To date, gas chromatography mass spectrometry (GCMS) remains an important tool to identify compounds and their percentage in a complex mixture of crude extracts. GCMS analysis that has been done on ethanol[15],[16] and methanol[17] leaves extract of A. muricata[18], identified a few types of acetogenins [muricatalicin (I), muricatalin (VI) and annonacin-B mesitoate (Vb)], which have potential antineoplastic activities. Our study was carried out to identify the compounds present in the A. muricata n-hexane-, ethyl acetate-, methanol-, and aqueous leaves extract by GCMS. These extracts were then used to study their anti-proliferative activities on breast cancer cell lines, MCF7 and MDA-MB-231.


  2. Material and method Top


2.1. Plant materials

The leaves of A. muricata were imported from Indonesia in January 2016 and were authenticated by Dr. Farah Alia Nordin, from the Herbarium Unit, School of Biological Sciences, Universiti Sains Malaysia. The voucher specimen (USM.Herbarium 11770) was submitted for future reference. The leaves were oven-dried at 40 °C and ground to powder.

2.2. Plant extraction and extract preparation

A. muricata leaves were successively extracted using soxhlet apparatus[19],[20],[21],[22]. A total of 55 g of A. muricata powdered leaves were first extracted with n-hexane until the solution turned colourless. The extract was then filtered and dried using rotatory evaporator. The residual extract was sequentially extracted with ethyl acetate and methanol. Water extract was prepared through decoction method: 55 g of A. muricata leaves were placed in a beaker and filled with 500 mL of distilled water. The decoction of the leaves was done at 50 °C until the water was reduced to one-third of the initial volume and filtered with Whatman filter paper no. 1. The water extract was dried using freeze drier. All the extracts of A. muricata were kept at -20 °C until use.

2.3. GCMS

2.3.1. Sample preparation for GCMS

The dried extract (0.5 mg) was derivatised with 50 μL N-methyl-N-(trimethylsilyl) trifluoroacetamide (MSTFA) in a sealed glass tube for 30 min at 60 °C. The trimethylsilylated extract was cooled to room temperature before diluting with 50 μL of dodecane. The extract was transferred into a crimped cap vial before GC-MS analysis. Blank solvent (n-hexane, ethyl acetate, methanol, and water) was dried and treated similarly as the sample.

2.3.2. GCMS conditions and parameters

GCMS was carried out using Hewlett Packard 6890 Gas Chromatograph fitted with 5973N Mass Selective Detector. The column used was fused silica capillary, HP-5 column (30 m × 0.25 mm i.d × 0.25 μm film thickness) (Agilent Technologies, USA). The carrier gas was helium with flow rate at 1.0 mL/min with the oven temperature being programmed from 50 °C (held for 2 min) to 280 °C(held for 10 min) at a rate of 10 °C/min. The injection and interface temperatures were set at 250 °C and 280 °C , respectively.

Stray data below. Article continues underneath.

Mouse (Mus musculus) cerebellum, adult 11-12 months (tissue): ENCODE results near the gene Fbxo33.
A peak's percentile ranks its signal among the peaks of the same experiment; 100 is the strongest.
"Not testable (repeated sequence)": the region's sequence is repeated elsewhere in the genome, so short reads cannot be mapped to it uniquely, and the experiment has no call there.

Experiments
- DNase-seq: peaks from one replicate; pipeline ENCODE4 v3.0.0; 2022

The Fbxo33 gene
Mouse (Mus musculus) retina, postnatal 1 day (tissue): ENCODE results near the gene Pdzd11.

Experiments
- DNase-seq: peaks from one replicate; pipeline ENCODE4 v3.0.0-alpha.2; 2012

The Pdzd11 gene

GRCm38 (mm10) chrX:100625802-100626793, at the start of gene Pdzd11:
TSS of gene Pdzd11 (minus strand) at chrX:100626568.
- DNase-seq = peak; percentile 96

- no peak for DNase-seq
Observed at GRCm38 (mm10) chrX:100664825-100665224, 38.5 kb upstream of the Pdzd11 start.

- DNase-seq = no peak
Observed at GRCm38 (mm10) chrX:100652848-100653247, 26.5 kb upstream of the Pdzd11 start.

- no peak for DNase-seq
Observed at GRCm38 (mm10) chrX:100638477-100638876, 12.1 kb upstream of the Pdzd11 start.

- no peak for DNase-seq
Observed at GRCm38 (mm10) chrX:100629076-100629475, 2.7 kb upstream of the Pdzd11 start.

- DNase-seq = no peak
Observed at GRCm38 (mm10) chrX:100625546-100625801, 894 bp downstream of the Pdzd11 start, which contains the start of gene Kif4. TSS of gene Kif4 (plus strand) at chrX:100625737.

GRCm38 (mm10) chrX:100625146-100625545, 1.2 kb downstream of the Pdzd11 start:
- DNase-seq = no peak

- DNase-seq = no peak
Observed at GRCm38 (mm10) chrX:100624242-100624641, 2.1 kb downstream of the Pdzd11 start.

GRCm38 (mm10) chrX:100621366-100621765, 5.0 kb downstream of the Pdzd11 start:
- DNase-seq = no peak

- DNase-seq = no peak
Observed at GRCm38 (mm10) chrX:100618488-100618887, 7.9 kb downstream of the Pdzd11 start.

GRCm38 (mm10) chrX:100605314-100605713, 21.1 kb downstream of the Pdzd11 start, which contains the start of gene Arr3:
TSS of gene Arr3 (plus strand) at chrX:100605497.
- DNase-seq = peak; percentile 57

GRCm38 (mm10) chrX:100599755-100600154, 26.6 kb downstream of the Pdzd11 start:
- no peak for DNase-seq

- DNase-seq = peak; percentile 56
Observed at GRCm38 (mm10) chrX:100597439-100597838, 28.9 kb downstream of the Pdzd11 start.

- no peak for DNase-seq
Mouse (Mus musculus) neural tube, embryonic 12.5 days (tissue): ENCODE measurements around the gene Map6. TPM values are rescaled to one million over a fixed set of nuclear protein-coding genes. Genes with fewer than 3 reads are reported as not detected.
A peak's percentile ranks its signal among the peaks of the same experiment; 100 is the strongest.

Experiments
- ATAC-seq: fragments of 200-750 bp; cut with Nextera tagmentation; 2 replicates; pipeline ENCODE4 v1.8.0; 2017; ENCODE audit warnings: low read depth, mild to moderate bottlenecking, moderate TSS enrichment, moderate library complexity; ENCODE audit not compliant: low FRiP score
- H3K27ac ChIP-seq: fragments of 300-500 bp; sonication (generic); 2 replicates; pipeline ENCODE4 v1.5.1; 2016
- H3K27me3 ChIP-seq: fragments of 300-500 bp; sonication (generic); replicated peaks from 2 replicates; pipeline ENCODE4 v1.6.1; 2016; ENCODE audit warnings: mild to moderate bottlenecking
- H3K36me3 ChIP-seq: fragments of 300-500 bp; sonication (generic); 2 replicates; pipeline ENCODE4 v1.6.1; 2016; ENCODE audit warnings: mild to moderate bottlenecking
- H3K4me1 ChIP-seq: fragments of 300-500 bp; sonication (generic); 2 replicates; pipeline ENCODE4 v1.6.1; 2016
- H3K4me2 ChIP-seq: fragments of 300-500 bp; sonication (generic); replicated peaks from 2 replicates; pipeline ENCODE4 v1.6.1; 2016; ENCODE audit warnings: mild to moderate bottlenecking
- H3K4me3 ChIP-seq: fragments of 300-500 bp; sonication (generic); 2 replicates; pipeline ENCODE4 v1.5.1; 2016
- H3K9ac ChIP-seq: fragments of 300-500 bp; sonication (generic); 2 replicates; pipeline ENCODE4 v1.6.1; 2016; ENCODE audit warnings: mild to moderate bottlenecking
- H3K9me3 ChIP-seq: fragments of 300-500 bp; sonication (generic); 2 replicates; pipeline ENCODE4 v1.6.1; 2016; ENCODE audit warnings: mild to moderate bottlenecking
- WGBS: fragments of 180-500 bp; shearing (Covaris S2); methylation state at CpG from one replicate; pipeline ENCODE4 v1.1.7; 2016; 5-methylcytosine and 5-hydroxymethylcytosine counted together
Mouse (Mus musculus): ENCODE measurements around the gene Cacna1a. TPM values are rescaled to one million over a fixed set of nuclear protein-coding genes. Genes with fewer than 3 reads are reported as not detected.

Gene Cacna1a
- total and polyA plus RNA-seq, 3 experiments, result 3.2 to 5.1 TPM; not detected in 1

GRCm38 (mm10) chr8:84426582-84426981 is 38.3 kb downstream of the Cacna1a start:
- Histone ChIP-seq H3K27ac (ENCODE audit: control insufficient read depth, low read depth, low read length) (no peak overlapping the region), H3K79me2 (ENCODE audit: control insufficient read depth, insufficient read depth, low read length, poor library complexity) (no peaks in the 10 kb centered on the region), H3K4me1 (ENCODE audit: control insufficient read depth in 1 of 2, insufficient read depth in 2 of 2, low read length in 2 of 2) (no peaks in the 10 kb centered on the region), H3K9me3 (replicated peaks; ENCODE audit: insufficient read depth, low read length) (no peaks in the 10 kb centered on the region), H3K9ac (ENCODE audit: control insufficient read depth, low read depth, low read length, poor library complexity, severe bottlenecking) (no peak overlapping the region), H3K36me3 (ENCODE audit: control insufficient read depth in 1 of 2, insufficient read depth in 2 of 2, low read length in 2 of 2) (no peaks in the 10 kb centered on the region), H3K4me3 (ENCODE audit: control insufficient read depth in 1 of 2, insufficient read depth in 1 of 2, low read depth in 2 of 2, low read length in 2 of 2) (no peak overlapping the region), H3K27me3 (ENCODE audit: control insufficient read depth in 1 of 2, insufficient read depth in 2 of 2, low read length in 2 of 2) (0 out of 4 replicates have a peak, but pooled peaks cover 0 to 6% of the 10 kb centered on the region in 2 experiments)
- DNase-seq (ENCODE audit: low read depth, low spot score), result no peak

One microliter sample was injected in splitless mode and analysed in MS full scan mode (m/z 40-650). The electron ionization was set at 70 eV. Acquisition of data was performed using Chemsation software.

2.3.3. Identification of the chemical constituents

The library of mass spectra was used to match and identify an unknown chemical in the sample mixture. The mass spectrum produced by a certain chemical compound is basically the same every time. Therefore, the mass spectrum is essentially a fingerprint for the molecule. This fingerprint can be used to identify the compound. The phytocompounds were identified by library searching Wiley 275 and National Institute of Standards and Technology (NIST 02) mass spectral databases. The percentage compound was calculated from the summation of the peak areas of the phytocompounds.

2.4. Cell culture

The MCF7 and MDA-MB-231 cells were cultured in Dulbecco's modified Eagle's medium (DMEM, Gibco), supplemented with 10% of fetal bovine serum (FBS, Gibco), 100 μg/mL penicillin and 100 μg/mL streptomycin (Gibco). The cells were maintained at 37 C and 5% CO2 in a humidified atmosphere CO2 incubator.

2.5. Anti-proliferative assay

MCF7 and MDA-MB-231 cell were cultured until the culture media reached 70% to 80 % confluence. The cells were trypsinized (0.25% Trypsin/1 mM EDTA, Gibco) and seeded in 96 well cell culture plates at a density of (5 × 104) cells/mL for 24 h. Then, the cells were treated with each of A. muricata leaves extracts in the final concentration of 0 to 100 μg/mL. Control cells were incubated with tamoxifen as a positive control and dimethyl sulfoxide (DMSO) as a negative control. After 72 h incubation, the 3-(4,5-dimethylthiazol-2- yl)-2,5 diphenyl tetrazolium bromide (MTT) assay was performed to determine anti-proliferative activity of MCF7 and MDA-MB-231 cell culture after treated with A. muricata leaves extracts. A total of 50 μL of 0.25 mg/mL MTT solution (Merck, Germany) was added into each well. After 4 h incubation, the MTT solutions were discarded and DMSO was added to dissolve the formazon crystals. The absorbance of the solution was measured at 570 nm wavelength. Percentage of the cell viability was calculated by dividing the number of cells (treated with extract) with the number of cells (treated with DMSO), times 100. Three independent experiments were performed and mean of the cell viability was recorded. The IC50 values (the concentration that inhibit 50% of cell viability) for each extracts were determined by using the mean of the cell viability, to evaluate the anticancer activity of A. muricata leaves extracts.